Changes to Yorktown Wetlands Law Tabled After Public Outcry

Paul Moskowitz and Mark Lieberman participate in the rally outside of town hall prior to the public hearing. Credits: Gabrielle Bilik

YORKTOWN, N.Y. – Town hall was packed with residents who came to voice their concerns over proposed changes to the town’s wetlands laws during the April 18 televised meeting.

Requirements under the current law mandate permits for construction on 1,000 square feet or more of wetlands. Last December, the town board began drafting a new law that increases the size of wetlands that could be built on without a permit, on the notion that the function of a wetland should take priority over its size.

Wetlands of up to about 4,356 square feet were included in the proposed criteria that could allow for anything less to be built on without a permit.

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Supervisor Michael Grace said the proposed changes “approach things from a qualitative rather than a quantitative point of view,” and would serve to examine the function of an individual wetland, rather than operating in accordance with a blanket parameter according to size.

During the hearing, Grace listened to residents—about 30 spoke—and asked those with environmental expertise for their opinions regarding the implementation of functional analyses. He assured residents halfway through that the currently proposed ordinance, the fifth draft, would not be under consideration for a vote that evening.

Residents Paul Moskowitz, Mark Lieberman and others organized a protest outside of the building 30 minutes prior to the start of the meeting, in an effort to ensure concerned constituents’ voices were heard.

Lieberman credits Grace’s decision to not vote that evening on the public turnout, saying that with recent public hearings, the board has voted the day of the hearing, and in opposition to the majority of speakers.

“If we didn’t come out en masse they would do what they did with the tax abatement,” he said, referencing the public hearing to pass a law allowing Yorktown to participate in a tax incentive program. He is among residents who have criticized the board for voting on laws immediately after closing public comment.

“If you really want an inclusive community, you have public hearings while you’re thinking of the law to help mold the law and to get the opinions of the public and then you vote,” Lieberman said.

Moskowitz, a 35-year resident, said his neighborhood is dotted with wetlands that protect against flooding. He carried with him an enlarged photo of a 3,000 square-foot wetland that sits alongside Hunterbrook Road. He displayed it during the protest and later to members of the board during the hearing.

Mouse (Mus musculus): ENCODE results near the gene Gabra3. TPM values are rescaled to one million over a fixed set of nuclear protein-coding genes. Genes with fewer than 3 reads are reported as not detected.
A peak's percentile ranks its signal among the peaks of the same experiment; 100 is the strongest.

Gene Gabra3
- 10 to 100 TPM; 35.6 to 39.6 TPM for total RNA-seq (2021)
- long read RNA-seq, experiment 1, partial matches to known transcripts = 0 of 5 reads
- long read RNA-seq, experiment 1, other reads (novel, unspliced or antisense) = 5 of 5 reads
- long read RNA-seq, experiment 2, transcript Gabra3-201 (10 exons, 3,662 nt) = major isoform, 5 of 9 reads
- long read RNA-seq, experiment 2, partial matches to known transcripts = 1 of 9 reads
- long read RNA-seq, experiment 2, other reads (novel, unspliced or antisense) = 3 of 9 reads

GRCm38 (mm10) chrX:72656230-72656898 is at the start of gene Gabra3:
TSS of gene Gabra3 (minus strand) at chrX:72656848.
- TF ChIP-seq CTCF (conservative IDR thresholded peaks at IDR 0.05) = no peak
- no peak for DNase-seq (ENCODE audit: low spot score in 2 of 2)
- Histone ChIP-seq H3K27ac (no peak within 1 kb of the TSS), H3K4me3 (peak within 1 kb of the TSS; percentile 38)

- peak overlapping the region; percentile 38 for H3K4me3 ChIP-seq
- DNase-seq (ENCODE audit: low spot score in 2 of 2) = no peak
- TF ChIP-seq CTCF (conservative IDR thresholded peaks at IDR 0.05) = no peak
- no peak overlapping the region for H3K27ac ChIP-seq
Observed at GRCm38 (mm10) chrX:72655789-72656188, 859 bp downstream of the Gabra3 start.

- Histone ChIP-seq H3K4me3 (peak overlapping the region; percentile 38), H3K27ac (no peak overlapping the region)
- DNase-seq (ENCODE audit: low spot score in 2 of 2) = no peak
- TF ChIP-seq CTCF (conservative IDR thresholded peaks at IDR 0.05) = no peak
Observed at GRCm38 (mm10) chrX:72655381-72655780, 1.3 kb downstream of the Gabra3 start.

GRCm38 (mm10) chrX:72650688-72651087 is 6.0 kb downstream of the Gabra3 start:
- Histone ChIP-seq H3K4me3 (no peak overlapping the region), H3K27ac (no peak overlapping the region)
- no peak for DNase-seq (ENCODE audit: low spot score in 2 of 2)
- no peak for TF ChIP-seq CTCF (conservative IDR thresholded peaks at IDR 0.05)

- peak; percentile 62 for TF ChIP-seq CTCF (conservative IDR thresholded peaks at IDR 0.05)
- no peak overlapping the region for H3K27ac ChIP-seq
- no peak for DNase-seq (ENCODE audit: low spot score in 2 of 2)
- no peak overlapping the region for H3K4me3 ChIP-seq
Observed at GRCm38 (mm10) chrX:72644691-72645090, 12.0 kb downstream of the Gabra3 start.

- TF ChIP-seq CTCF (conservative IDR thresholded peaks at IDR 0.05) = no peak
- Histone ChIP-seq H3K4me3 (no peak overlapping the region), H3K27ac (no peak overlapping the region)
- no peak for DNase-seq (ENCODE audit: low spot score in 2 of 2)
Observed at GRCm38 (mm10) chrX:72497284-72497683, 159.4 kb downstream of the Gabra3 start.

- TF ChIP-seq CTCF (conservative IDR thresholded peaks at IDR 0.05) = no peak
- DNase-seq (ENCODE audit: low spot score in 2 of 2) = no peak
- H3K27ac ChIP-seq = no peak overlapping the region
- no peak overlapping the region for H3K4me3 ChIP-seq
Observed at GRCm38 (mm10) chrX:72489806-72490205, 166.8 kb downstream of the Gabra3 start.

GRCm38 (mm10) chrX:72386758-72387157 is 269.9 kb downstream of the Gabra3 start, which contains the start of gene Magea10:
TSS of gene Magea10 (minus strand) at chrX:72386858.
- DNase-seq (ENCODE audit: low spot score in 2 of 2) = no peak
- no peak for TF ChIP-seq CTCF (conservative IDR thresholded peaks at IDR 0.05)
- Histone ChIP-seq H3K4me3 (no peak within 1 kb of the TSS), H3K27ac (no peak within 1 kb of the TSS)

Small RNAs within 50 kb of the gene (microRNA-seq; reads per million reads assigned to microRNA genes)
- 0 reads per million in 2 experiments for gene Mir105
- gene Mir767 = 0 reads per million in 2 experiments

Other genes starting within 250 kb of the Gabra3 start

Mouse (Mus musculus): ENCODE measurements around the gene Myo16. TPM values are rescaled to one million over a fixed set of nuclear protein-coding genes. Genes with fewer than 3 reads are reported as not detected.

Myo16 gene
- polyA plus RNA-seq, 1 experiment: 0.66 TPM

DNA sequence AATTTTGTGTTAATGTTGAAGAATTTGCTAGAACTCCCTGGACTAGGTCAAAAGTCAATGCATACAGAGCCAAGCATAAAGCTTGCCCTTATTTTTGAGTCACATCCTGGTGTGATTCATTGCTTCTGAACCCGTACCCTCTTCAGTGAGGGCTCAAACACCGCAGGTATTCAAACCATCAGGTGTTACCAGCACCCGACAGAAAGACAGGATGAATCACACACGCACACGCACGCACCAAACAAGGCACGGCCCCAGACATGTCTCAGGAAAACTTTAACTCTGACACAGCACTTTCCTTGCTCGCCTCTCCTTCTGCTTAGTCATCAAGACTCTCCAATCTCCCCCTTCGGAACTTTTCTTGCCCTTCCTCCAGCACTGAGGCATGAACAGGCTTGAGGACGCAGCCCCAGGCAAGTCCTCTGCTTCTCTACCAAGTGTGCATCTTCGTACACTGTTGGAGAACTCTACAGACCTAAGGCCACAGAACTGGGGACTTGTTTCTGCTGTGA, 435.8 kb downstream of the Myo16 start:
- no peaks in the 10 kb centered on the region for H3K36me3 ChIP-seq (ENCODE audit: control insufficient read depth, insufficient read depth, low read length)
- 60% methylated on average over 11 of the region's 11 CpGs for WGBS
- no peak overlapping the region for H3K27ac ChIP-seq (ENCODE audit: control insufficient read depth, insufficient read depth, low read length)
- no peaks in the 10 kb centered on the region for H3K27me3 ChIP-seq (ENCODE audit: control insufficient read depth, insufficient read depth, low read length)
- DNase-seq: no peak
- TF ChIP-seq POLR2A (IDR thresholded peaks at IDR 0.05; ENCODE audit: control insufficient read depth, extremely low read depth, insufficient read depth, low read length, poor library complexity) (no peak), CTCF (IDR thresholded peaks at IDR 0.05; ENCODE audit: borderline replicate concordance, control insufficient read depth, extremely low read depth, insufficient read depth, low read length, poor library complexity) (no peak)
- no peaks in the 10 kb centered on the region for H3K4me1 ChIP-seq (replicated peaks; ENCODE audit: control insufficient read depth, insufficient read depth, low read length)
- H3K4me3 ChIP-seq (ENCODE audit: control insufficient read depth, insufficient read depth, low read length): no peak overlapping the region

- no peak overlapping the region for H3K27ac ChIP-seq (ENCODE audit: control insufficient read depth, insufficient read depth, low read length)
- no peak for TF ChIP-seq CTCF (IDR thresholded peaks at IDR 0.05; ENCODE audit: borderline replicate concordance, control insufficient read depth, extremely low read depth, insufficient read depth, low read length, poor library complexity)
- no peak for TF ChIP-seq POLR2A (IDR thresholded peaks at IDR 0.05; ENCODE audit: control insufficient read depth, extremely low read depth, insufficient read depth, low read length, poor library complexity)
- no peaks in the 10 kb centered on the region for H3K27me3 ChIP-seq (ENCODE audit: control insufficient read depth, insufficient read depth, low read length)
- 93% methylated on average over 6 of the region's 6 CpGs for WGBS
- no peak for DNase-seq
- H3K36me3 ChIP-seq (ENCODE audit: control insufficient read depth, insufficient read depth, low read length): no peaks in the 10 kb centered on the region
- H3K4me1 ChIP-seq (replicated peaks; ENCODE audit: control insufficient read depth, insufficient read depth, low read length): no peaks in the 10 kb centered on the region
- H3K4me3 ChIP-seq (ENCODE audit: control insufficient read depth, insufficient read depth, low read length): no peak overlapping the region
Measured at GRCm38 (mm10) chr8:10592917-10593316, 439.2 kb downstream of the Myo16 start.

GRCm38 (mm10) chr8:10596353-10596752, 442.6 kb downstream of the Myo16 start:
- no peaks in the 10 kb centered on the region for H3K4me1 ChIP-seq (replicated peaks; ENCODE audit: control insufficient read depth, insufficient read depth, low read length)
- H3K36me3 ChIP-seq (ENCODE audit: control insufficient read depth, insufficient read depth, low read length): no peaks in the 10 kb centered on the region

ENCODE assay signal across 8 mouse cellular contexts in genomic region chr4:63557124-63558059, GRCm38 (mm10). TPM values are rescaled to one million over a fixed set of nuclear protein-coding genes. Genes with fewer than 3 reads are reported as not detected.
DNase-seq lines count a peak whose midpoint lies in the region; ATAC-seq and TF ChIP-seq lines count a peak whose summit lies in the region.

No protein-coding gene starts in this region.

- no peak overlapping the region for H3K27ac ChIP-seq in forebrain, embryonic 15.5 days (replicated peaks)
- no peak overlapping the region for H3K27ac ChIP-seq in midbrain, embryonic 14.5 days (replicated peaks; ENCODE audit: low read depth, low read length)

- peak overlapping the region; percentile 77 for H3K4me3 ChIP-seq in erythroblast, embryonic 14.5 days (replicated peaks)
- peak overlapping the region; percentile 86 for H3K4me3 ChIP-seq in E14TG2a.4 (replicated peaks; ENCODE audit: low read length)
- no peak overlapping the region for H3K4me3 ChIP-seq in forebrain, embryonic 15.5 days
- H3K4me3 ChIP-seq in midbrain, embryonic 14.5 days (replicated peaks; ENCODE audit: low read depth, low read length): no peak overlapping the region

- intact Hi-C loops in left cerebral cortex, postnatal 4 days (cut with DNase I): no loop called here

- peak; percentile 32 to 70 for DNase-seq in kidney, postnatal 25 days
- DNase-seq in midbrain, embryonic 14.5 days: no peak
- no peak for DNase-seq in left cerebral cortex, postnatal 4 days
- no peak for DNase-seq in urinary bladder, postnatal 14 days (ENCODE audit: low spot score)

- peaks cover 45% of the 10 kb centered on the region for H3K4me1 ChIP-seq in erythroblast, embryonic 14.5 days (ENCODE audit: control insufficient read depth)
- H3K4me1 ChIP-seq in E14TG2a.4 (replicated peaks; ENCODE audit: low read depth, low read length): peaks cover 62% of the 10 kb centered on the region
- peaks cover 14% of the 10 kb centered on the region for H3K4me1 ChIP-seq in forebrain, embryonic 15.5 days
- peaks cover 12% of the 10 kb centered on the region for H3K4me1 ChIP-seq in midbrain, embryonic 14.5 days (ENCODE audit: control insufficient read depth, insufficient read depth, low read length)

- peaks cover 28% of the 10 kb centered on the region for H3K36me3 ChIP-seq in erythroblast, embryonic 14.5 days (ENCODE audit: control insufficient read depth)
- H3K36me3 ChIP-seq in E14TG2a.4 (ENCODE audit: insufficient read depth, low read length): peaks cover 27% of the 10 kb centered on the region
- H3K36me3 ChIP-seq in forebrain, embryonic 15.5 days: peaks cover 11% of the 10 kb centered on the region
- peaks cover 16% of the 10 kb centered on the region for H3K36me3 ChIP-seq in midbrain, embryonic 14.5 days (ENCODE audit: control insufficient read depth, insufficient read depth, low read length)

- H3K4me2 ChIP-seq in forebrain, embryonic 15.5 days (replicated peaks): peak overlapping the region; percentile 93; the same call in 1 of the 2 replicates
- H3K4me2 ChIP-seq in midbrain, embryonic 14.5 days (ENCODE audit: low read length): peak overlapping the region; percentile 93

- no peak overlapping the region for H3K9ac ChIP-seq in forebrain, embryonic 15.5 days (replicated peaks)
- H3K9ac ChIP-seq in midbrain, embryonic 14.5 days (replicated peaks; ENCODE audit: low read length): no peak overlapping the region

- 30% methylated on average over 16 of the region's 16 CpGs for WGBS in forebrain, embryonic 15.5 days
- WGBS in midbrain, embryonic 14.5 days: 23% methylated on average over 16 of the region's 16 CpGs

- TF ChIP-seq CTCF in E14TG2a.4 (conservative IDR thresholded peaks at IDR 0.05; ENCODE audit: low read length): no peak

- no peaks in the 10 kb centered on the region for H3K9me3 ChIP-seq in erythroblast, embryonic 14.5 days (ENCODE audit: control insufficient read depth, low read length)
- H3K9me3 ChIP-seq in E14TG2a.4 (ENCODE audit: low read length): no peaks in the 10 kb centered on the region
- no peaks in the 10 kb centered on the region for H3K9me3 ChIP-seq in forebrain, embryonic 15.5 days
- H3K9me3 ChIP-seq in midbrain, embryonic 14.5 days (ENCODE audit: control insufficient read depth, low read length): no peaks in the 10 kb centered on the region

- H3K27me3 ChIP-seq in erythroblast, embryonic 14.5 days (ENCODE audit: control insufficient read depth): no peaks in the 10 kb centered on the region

Moskowitz fears that because of its size, the wetland might not be protected if the law gets changed, and that could present problems for residents like himself down the road. Many residents that spoke at the hearing echoed this sentiment.

“The result is going to be flooding of Hunterbrook Road, creating ice in the winter and the deterioration of the road,” he said. “We have to protect the wetlands and not weaken the wetlands law.”

Several residents spoke about the economic impact of fixing damaged roads should flooding begin to occur.

Grace reiterated details of the law to the crowd in order to address “misinformation” he believes is circulating around the issue.

He said the guidelines of the proposed changes are “in comport” with nearby towns and that he is battling against the notion that if a Republican is touching an environmental law, it must be weakening it.

“That’s just not true,” he said.

Councilman Vishnu Patel and other speakers argued that the function of a wetland may not be measurable in the way the proposed ordinance seeks, as it can take decades to observe a wetland and its function in an ecosystem.

Another criticism of the proposed law was the diminished role of the conservation board.

Grace said there will likely be several more drafts of the ordinance before it gets put to a vote.

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